Looking for a new dessert that's unlike anything else? It's no surprise that you'll find it at Beaver Choice, the Swedish-Polish-Canadian restaurant that throws Western palates for a loop with dishes like Flying Jacob, a combination of chicken, bananas, peanuts, cream, and curry, and laxpudding, a fried dish with cured salmon, potatoes, egg, and dill. See also: - Chow Bella's Gift Guide for the Dessert Lover - AndyTalk: The Surprising Lesson in Olive Oil Cake
If like anything else, Beaver Supreme is comparable to pavlova. They're both made of meringue, whipped cream, and fruit, but the similarity ends there. This isn't one of the best desserts when pit against the gourmet pastries served here in the Valley, but it's satisfying and fun to eat. Plus, it's always great to have an excuse to visit Beaver Choice, which will be relocating early next year from Tempe to much larger digs in Mesa. Right now, this dessert is available on Thursday, Friday, and -- if everyone else didn't already eat it -- Saturday. Word is that the expansion will benefit customers in numerous ways, including that Beaver Supreme will be available every day of the week.
The main part of this dessert is a walnut meringue. Made with great technique, it's crisp, airy, and melts on the tongue. Occasionally you'll also happen across a chunk of toasted walnut encased in the fluff. On the inside of the dessert, the meringue is softened by the thick whipped cream that holds the big chunks of meringue together into a loosely formed cake.
We Believe Local Journalism is Critical to the Life of a City
Engaging with our readers is essential to Phoenix New Times's mission. Make a financial contribution or sign up for a newsletter, and help us keep telling Phoenix's stories with no paywalls.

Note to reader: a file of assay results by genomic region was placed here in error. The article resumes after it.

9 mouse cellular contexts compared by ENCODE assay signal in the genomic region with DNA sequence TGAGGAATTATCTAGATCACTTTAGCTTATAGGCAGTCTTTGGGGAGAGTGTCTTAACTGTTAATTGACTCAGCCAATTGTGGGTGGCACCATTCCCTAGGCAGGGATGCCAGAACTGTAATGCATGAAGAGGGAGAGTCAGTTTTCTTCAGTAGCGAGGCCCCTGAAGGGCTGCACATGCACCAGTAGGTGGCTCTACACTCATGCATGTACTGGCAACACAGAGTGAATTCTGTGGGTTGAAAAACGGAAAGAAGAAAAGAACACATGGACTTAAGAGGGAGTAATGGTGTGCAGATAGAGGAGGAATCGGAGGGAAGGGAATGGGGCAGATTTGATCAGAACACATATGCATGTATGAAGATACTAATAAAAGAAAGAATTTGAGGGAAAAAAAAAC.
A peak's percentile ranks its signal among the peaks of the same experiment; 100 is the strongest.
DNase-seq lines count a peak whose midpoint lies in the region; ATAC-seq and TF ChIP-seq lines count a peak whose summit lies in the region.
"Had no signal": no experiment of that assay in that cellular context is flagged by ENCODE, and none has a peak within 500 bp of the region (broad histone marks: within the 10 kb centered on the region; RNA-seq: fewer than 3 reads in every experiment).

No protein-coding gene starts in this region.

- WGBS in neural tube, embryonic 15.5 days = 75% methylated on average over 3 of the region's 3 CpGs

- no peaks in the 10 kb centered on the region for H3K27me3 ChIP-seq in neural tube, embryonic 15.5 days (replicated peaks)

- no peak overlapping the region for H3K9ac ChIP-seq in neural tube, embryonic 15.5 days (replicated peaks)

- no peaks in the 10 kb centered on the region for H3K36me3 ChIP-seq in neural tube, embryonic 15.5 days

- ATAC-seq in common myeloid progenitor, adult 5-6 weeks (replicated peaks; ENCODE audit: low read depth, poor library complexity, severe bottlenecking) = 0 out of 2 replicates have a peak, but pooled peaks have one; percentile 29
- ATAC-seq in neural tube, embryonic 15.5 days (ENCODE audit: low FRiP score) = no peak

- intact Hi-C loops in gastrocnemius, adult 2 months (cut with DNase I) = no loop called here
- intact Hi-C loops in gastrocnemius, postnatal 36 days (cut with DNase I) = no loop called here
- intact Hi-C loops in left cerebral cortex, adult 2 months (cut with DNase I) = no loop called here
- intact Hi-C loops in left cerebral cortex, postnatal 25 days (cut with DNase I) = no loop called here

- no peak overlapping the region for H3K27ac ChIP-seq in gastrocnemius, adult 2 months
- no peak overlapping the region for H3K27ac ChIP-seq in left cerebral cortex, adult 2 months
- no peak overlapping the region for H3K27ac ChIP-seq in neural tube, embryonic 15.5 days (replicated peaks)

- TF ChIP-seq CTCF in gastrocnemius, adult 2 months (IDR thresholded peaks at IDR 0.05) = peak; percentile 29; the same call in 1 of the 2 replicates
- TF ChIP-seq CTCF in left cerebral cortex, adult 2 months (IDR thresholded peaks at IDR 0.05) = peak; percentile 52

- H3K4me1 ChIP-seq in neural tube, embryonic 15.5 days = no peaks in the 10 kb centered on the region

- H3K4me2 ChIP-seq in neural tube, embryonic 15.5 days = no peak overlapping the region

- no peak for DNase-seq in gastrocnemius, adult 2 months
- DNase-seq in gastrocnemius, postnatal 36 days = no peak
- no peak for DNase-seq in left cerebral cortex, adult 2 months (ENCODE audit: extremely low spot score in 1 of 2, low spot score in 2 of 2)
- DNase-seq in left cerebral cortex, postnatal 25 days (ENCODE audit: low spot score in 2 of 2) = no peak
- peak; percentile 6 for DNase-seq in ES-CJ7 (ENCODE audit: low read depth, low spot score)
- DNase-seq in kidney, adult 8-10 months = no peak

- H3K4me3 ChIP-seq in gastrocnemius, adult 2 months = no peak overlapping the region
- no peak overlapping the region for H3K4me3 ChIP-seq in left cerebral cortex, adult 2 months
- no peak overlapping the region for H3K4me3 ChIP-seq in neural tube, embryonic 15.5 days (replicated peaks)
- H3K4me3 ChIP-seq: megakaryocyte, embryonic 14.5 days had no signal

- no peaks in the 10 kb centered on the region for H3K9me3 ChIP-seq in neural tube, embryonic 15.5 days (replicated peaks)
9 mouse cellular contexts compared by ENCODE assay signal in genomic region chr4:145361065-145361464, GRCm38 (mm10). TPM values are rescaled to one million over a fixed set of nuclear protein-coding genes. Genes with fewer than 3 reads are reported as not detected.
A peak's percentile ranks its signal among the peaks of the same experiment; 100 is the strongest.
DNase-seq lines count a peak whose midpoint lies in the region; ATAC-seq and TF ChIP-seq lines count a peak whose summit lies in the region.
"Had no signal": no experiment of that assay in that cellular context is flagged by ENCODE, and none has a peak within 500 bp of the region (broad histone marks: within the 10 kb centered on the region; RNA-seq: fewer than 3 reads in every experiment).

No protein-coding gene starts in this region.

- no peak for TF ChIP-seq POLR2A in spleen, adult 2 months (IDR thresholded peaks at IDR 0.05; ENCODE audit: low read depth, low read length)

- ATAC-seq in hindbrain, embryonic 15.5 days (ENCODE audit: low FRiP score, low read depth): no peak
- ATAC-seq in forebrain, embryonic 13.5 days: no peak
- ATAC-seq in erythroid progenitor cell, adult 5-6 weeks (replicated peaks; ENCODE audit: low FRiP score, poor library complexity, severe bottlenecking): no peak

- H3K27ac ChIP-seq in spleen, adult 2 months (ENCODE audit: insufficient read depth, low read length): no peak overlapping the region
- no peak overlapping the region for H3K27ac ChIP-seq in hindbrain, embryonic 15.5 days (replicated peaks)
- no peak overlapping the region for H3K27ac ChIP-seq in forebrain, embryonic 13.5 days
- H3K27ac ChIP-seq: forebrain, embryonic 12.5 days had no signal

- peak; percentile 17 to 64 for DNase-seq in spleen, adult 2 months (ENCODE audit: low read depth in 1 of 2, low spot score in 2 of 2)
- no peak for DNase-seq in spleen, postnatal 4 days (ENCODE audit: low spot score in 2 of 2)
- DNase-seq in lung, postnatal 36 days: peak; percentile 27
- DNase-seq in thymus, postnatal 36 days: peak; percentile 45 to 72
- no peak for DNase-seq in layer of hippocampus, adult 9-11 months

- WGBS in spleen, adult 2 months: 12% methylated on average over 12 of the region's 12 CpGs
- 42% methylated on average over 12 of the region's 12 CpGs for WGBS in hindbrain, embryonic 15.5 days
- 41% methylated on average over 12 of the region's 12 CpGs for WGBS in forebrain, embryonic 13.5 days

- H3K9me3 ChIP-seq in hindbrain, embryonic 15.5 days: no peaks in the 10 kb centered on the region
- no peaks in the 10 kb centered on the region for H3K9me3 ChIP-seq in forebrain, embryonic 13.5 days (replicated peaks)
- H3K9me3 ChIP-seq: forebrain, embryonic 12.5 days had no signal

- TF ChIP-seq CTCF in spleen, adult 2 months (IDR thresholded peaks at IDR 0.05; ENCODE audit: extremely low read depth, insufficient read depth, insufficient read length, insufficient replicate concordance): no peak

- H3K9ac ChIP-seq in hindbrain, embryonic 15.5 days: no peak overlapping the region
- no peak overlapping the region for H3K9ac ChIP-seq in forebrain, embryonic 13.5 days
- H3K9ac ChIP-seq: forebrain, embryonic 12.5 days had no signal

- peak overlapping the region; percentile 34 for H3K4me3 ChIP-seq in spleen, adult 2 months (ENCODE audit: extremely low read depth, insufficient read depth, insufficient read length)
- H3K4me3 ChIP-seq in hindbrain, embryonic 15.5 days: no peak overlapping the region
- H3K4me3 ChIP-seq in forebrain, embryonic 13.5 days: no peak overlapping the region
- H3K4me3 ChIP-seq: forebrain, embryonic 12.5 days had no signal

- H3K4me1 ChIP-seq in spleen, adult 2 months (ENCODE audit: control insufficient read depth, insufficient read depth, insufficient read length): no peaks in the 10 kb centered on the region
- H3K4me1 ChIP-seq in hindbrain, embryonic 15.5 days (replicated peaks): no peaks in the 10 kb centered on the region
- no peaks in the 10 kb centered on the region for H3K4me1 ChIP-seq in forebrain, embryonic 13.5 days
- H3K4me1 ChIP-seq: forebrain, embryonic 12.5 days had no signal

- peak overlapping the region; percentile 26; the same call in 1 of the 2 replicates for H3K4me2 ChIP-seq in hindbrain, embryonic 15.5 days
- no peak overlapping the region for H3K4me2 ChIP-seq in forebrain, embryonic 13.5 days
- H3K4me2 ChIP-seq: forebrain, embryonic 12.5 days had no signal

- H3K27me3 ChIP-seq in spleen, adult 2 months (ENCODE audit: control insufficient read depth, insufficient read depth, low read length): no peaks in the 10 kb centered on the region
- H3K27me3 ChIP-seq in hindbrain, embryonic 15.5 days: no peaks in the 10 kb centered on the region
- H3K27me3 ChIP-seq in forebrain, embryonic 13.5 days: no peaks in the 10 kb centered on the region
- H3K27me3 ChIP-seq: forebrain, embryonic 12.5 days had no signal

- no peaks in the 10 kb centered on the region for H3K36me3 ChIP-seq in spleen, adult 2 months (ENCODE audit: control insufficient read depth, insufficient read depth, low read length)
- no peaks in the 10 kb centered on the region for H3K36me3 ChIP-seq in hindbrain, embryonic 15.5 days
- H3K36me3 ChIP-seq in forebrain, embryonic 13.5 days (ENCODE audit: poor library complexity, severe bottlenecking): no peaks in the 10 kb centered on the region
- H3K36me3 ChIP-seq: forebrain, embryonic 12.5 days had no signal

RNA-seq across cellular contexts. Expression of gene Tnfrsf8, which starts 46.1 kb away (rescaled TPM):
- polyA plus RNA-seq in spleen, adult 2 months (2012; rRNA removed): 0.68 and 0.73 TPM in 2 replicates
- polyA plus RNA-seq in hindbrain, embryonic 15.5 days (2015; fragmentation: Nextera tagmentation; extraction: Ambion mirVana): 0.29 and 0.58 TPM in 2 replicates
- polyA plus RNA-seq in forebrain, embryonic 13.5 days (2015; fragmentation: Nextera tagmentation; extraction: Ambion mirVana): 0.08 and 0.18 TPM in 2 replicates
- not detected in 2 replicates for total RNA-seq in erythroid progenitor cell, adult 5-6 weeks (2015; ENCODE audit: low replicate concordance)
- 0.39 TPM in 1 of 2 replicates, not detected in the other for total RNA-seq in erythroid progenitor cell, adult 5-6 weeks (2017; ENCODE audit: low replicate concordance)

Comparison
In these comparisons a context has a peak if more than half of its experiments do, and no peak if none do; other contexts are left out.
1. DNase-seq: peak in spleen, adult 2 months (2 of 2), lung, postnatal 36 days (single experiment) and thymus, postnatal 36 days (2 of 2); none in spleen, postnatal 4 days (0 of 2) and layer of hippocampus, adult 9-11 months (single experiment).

Support Our Journalism
The cream isn't flavored with much, not even vanilla, and the simplicity makes it taste extra rich and heavy. The basic whipped cream is what makes this dish feel like something made at home with pride, as much of the menu at Beaver Choice does. That encourages the idea that this is a special treat, one that can't be found in every corner bakery or restaurant.
In this dish the component that really pops is mandarin orange. Small slices are enrobed in the cream, their bright color hidden by the homely brown and white. Happening upon one can be a bit of a surprise. The mandarin oranges, however, are what make the difference between a great dessert and an outstanding one. If they were fresh and local, rather than being like the soggy fruit found in fast food salads, it would make Beaver Supreme so much more supremely flavorful.
If one thing besides the dessert's foreign novelty makes it special, it's the composition of the three parts: meringue, cream, and fruit. There's no way to get orange or walnut pieces in each bite, which enables this fairly simple dessert to have several alternating flavor profiles. Although it certainly doesn't look like much more than a big pile of fluff, Beaver Supreme is pretty carefully orchestrated, especially when it comes to the real hidden gem, the toasted walnut pieces.